HK students create ClearBot, a device that may be a solution to cleaning the Great Pacific Garbage Patch.
Photo: Are You Future Ready? by Dr Winnie Tang comes out in English next month. Credit to Esri China (Hong Kong) Limited.
Dr. Winnie Tang, Adjunct Professor, Department of Computer Science, Faculty of Engineering and Faculty of Architecture, The University of Hong Kong
It was shocking when 8kg of plastic bags were found in a dead pilot whale in Thailand last year. In March, it was also deeply disturbing when the body of a mother sperm whale was found in Italy with 22kg of plastic, garbage, and an unborn fetus inside its body. Greenpeace estimated that there are up to 12.7 million tons of plastic garbage flowing into the sea every year, which is equal to one truck of plastic garbage pouring into the sea every minute.
How can we handle marine garbage accumulated over a long period of time? There are different proposals. The Ocean Cleanup, a non-profit organization, aims at cleaning up the Great Pacific Garbage Patch, proposed a floating fence with a length of 600 metres and a depth of 3 metres. They can be moved by the wind and sea current to trap the garbage. However, it may also trap sea creatures as well, and the unpredictable behaviour of sea waves make the device’s effectiveness difficult to control. At the end of last year, four months after the project’s launch, their devices were unable to retain the plastic they caught, and an 18-metre end section of the floater was disconnected from the rest of the system. Although the improved version was tested in August, the technology is not yet proven to achieve its goal.
How can Hong Kong, a coastal city, contribute to solving this global problem? Professor Christopher Chao, Dean of Engineering at the University of Hong Kong (HKU), expressed his view in the preface of my new book, Are You Future Ready?; he states that engineering has “taken steps to provide solutions to global challenges”. The students of the Faculty of Engineering have made an excellent demonstration of this statement.
The University of Hong Kong (HKU) recently led two students from the Hong Kong University of Science and Technology (HKUST) and the City University of Hong Kong (CUHK), who formed a joint team to develop a solution called ClearBot to solve the problem of marine plastic garbage. The device is driven by artificial intelligence (AI) with the computer vision technology. The team was the first runner-up among 15 teams worldwide at the 2019 Global Grand Challenges Summit in London on 13 September, 2019. This biennial international event is co-organized by the US National Academy of Engineering, the UK Royal Academy of Engineering, and the Chinese Academy of Engineering.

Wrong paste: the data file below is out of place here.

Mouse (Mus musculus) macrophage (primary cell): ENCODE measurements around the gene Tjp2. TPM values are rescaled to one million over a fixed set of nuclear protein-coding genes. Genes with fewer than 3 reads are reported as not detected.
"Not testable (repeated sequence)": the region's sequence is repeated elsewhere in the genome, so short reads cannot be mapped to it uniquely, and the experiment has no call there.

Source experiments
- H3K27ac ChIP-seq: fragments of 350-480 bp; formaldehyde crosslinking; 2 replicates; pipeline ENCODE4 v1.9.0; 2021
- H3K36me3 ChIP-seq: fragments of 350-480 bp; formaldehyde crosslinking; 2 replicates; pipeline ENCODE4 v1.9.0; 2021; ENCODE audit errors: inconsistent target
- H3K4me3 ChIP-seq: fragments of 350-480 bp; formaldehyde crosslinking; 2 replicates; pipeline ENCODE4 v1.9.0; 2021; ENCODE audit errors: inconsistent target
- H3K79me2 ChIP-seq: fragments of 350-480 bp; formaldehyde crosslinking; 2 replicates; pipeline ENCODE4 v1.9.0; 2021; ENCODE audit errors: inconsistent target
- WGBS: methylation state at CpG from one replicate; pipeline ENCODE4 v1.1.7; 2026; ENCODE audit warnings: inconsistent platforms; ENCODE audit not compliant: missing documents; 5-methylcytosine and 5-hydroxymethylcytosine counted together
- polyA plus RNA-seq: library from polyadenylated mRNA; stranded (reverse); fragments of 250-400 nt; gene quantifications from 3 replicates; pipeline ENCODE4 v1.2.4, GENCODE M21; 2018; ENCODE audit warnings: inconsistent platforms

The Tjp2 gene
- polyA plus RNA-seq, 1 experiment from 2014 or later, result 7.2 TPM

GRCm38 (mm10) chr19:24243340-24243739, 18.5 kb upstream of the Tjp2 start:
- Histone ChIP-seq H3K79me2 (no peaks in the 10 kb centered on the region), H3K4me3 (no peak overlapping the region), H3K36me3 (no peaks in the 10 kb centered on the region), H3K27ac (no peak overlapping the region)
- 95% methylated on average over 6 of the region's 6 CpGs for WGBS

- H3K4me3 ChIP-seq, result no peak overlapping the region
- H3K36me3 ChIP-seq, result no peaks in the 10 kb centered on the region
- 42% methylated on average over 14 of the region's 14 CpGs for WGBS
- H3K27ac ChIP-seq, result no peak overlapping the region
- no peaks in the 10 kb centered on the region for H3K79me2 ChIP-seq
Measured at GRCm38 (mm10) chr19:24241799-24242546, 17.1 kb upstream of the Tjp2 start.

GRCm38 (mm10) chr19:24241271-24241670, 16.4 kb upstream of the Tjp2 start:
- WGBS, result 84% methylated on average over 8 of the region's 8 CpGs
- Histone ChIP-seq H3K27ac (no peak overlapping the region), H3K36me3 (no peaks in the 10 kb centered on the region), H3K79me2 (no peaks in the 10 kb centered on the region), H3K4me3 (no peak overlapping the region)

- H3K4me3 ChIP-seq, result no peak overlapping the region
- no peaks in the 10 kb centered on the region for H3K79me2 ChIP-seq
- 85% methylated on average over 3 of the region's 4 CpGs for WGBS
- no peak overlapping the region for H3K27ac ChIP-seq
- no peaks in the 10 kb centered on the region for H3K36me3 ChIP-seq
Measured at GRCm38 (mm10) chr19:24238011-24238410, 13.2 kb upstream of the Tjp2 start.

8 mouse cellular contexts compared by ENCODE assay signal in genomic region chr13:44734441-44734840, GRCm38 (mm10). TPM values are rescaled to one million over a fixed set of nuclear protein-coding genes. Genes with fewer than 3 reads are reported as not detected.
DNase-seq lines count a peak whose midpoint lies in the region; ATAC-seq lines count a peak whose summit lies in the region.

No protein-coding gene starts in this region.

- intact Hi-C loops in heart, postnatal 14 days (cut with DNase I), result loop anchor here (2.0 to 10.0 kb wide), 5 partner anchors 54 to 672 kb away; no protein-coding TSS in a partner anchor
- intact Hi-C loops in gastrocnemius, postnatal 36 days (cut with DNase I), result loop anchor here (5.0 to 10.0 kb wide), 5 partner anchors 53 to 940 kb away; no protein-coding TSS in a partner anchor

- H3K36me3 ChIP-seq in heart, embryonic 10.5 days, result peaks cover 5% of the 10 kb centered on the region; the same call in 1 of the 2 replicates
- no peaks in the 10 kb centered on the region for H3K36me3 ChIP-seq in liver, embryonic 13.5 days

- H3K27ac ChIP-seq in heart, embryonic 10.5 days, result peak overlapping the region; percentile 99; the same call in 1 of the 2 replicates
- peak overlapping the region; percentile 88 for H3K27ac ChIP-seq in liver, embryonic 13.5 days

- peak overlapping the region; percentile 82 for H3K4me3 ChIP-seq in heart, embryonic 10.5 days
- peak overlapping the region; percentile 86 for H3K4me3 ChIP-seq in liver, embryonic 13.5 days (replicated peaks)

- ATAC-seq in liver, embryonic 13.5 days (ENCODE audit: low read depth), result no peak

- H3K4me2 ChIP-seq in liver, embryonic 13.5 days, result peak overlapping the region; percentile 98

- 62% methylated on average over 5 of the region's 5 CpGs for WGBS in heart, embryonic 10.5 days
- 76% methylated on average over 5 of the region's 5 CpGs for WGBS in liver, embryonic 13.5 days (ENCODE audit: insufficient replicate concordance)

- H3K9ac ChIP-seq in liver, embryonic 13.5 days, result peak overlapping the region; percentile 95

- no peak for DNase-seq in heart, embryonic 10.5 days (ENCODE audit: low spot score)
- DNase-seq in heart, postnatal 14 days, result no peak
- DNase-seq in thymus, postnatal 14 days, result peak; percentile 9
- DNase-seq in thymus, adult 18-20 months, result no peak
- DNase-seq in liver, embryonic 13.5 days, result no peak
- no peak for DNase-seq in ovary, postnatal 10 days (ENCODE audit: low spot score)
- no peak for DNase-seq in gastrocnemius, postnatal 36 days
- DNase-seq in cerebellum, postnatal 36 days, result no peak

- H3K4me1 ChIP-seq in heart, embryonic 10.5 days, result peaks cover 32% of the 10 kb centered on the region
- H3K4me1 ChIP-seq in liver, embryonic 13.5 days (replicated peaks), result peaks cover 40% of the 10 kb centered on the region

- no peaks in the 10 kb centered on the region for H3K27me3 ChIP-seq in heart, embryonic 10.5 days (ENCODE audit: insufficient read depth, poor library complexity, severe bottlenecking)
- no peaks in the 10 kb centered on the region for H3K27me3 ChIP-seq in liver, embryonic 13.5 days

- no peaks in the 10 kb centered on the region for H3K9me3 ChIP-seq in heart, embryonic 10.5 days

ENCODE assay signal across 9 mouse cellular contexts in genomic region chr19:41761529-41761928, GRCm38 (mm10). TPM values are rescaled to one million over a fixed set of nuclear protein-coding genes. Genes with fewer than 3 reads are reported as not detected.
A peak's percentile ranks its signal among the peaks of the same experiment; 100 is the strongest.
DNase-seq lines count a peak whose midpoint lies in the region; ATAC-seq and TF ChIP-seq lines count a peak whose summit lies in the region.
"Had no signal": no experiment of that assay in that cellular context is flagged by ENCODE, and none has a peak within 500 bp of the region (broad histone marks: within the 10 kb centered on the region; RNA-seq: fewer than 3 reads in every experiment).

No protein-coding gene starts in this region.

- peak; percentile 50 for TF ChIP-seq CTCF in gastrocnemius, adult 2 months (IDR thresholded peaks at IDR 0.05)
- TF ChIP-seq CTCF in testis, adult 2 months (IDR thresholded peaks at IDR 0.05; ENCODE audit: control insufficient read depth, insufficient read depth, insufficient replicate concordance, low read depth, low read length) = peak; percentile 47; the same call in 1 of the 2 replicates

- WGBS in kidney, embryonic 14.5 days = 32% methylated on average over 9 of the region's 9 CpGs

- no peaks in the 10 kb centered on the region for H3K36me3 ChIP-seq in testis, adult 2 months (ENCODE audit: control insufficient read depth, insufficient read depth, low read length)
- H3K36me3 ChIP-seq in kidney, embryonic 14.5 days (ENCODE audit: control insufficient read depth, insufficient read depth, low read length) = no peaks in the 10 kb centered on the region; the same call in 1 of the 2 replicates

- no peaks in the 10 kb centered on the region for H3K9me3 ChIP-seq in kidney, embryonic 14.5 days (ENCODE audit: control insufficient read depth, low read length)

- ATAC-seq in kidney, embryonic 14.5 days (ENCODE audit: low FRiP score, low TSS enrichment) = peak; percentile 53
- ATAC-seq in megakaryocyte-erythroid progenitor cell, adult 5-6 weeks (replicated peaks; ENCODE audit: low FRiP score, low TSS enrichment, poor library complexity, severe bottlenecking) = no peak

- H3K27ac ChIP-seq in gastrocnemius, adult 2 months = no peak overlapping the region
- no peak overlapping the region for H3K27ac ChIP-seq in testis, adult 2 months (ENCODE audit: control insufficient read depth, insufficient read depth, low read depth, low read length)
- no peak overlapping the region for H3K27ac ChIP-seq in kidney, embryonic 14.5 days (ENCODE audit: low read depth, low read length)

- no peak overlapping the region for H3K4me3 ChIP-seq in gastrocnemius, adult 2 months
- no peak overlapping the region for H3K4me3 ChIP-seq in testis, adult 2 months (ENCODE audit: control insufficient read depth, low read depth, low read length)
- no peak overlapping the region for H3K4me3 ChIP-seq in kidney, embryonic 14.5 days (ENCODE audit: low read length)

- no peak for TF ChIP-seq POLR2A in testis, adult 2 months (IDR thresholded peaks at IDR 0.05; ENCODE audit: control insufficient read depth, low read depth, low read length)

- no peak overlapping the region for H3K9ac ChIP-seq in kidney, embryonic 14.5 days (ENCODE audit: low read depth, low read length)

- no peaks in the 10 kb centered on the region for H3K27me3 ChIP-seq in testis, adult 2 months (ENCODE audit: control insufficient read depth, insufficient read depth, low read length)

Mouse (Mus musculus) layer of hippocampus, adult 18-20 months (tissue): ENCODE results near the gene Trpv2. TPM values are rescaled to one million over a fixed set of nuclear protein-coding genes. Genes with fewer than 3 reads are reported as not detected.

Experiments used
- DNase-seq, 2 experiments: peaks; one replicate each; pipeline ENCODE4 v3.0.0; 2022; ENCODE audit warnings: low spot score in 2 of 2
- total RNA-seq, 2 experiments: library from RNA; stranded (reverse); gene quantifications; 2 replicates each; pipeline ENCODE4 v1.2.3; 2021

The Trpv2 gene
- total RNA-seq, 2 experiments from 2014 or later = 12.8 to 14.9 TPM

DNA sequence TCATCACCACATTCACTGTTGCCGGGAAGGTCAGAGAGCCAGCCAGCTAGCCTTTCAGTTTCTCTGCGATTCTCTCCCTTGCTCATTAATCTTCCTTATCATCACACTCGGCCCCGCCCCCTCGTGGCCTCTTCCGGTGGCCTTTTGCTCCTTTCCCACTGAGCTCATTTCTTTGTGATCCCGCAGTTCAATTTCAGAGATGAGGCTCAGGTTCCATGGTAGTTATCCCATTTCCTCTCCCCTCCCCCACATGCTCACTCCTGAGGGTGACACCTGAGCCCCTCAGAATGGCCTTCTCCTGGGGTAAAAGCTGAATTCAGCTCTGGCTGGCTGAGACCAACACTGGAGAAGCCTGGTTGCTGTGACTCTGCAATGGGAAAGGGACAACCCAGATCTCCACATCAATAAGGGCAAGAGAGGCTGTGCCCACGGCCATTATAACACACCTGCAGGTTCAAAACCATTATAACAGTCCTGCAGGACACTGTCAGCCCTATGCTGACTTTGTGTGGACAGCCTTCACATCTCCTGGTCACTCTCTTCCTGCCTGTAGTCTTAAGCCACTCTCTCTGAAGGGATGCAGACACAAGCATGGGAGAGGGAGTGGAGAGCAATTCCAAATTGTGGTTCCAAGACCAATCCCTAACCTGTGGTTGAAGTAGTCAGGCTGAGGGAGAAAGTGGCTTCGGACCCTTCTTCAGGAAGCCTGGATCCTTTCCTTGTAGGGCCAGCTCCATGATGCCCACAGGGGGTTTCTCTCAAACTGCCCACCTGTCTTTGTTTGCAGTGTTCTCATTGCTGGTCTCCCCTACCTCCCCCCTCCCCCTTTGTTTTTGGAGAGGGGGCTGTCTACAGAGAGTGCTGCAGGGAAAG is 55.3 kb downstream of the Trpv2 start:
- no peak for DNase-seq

ClearBot works like a vacuum cleaner robot operating on the water’s surface. The marine machinery garbage collector is equipped with AI and a camera to sail, detect, and collect plastic garbage on sea surface without manual assistance. It can be started by simply installing a small box with detection and navigation software. You can mount the device on a framework made of various materials like wood planks, bamboo shoots or even a pack of coconuts. The device only costs about HK$1,000 which is affordable for grassroots communities. Its accuracy is over 80%, and it will not catch marine microorganisms. Several ClearBots in the sea, using the Global Positioning System (GPS), can work in a coordinated manner.
This award gives me a thrill. Apart from the fact that the team is cross-institutional, the members also include elites at home and abroad. It shows the internationalisation and excellence of our local university education, proving that students can perform excellent results under the proper guidance. At the same time, seeing these young people jointly come up with a practical solution to the huge global problem of marine plastic garbage, has given me great confidence in our future generation!
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